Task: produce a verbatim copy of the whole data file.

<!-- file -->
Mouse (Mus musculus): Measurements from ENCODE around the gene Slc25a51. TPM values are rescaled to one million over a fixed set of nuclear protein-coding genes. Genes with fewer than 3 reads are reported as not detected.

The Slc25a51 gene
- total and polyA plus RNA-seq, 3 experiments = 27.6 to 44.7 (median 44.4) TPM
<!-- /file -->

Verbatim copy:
Mouse (Mus musculus): Measurements from ENCODE around the gene Slc25a51. TPM values are rescaled to one million over a fixed set of nuclear protein-coding genes. Genes with fewer than 3 reads are reported as not detected.

The Slc25a51 gene
- total and polyA plus RNA-seq, 3 experiments = 27.6 to 44.7 (median 44.4) TPM